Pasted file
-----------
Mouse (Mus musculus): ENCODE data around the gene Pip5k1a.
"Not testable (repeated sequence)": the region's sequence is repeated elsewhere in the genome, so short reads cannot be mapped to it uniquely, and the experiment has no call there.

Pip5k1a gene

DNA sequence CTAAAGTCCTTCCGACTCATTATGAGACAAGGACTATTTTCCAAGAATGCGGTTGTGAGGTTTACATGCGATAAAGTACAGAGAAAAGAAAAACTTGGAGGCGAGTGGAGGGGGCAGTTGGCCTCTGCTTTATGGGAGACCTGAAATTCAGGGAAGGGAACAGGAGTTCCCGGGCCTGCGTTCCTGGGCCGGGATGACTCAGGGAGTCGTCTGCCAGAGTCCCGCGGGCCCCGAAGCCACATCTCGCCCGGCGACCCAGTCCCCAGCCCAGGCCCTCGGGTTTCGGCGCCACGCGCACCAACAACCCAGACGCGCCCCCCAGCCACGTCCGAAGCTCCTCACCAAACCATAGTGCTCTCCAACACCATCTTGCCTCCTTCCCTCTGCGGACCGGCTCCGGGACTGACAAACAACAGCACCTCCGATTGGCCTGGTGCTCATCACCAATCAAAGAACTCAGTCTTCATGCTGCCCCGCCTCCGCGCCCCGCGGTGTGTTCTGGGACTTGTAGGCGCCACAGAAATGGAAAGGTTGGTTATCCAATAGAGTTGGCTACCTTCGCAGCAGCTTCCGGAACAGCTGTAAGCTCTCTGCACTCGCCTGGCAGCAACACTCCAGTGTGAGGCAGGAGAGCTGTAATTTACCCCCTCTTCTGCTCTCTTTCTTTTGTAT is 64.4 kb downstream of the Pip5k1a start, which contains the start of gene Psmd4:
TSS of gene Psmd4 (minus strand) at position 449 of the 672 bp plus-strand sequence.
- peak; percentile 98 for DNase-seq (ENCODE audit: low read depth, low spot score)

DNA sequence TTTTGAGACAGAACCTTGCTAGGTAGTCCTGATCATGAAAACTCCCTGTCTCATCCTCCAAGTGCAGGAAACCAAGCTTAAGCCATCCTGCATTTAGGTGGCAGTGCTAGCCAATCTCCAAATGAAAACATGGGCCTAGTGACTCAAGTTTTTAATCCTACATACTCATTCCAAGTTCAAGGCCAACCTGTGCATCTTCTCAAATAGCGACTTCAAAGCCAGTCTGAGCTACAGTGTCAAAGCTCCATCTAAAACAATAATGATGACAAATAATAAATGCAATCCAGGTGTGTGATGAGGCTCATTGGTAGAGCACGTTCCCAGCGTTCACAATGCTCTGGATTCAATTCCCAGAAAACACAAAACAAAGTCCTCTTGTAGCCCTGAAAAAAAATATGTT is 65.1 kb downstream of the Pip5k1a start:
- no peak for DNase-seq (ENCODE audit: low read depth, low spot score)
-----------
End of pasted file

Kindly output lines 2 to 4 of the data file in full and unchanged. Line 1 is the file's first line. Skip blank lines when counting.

"Not testable (repeated sequence)": the region's sequence is repeated elsewhere in the genome, so short reads cannot be mapped to it uniquely, and the experiment has no call there.

Pip5k1a gene

DNA sequence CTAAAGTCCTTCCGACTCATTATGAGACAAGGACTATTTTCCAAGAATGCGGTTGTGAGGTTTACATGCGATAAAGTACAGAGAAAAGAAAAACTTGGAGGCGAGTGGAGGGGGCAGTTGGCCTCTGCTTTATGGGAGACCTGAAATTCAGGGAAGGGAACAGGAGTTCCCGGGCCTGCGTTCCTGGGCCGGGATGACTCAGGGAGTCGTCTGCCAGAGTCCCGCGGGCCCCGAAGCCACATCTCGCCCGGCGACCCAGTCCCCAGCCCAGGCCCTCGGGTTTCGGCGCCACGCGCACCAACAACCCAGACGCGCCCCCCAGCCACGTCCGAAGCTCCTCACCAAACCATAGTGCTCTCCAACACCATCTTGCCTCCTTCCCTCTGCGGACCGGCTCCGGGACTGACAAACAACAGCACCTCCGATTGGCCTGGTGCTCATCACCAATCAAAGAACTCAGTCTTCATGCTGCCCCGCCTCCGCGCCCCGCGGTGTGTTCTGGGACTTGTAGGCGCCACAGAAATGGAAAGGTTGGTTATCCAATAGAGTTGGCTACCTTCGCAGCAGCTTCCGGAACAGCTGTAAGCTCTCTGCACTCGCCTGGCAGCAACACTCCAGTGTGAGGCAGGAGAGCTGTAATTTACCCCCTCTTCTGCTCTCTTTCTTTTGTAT is 64.4 kb downstream of the Pip5k1a start, which contains the start of gene Psmd4: